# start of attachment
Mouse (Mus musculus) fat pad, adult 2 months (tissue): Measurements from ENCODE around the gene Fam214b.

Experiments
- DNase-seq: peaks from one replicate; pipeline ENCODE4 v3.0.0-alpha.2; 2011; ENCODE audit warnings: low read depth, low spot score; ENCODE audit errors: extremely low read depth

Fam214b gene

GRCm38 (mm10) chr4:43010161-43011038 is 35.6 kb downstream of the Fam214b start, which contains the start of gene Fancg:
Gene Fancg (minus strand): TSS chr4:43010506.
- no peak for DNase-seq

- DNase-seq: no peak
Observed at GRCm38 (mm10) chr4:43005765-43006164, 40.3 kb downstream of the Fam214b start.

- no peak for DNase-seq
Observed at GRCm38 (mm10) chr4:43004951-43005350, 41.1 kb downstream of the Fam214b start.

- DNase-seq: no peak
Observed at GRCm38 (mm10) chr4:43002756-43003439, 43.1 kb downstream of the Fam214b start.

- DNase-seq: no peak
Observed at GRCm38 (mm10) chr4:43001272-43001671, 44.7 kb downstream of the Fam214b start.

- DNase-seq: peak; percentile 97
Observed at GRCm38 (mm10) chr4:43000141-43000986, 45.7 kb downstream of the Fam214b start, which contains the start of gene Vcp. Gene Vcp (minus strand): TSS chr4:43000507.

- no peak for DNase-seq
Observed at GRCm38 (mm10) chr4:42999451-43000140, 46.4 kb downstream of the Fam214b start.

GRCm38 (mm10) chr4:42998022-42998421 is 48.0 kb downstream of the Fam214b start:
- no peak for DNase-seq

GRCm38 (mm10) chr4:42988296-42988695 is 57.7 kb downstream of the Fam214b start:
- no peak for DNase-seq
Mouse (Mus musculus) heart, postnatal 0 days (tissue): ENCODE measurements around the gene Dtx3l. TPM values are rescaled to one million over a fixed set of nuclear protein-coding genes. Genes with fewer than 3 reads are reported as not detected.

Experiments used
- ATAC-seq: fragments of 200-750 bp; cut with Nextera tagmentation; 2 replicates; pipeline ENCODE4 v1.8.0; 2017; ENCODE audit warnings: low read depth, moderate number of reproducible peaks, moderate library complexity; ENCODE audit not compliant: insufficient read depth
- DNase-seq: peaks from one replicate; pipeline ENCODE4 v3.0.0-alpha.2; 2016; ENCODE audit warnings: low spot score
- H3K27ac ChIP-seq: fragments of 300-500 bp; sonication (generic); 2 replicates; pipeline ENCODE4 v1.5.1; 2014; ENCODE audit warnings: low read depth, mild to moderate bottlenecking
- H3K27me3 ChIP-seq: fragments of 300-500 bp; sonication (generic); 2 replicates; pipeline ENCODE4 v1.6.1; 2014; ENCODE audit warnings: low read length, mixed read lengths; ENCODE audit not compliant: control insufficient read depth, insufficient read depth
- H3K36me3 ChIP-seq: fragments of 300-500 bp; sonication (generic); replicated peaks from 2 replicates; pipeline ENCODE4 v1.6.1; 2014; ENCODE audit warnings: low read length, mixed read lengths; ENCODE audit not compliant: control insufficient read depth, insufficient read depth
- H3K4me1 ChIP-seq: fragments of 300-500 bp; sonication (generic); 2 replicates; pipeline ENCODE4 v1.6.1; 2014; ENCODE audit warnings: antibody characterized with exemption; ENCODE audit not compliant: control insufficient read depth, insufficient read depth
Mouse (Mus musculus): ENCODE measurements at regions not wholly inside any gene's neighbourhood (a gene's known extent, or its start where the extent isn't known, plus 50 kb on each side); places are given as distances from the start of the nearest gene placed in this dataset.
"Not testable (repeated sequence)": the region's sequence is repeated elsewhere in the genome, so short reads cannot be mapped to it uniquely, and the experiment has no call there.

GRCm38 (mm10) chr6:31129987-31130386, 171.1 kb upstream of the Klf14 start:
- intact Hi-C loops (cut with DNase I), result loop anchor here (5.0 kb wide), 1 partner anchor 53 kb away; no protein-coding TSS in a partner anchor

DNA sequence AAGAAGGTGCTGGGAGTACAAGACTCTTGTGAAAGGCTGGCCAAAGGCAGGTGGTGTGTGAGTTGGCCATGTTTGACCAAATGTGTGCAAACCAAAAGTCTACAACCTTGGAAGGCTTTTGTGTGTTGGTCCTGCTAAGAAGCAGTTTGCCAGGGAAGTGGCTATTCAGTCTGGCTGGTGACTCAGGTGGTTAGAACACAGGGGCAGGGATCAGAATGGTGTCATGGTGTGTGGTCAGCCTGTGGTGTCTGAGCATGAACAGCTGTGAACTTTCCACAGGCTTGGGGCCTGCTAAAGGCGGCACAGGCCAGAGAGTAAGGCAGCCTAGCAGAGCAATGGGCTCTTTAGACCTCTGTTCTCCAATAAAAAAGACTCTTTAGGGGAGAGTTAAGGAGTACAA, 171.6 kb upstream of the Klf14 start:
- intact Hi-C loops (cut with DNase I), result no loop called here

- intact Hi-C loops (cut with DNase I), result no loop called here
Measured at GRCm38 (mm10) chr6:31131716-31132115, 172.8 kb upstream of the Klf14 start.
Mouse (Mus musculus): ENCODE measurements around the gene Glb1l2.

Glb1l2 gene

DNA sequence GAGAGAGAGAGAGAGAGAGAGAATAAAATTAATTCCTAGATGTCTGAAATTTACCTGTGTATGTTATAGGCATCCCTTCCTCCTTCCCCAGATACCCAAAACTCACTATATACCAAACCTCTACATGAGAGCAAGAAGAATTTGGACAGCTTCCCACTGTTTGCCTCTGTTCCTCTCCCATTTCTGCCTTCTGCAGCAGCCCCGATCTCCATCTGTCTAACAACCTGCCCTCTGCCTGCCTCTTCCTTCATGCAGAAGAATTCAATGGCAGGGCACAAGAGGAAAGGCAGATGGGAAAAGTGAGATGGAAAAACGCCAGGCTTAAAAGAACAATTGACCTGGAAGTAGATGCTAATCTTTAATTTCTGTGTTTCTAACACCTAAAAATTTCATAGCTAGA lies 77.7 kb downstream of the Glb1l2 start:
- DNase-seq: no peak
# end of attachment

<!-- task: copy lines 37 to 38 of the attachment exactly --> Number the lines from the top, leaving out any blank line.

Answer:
- intact Hi-C loops (cut with DNase I), result no loop called here

- intact Hi-C loops (cut with DNase I), result no loop called here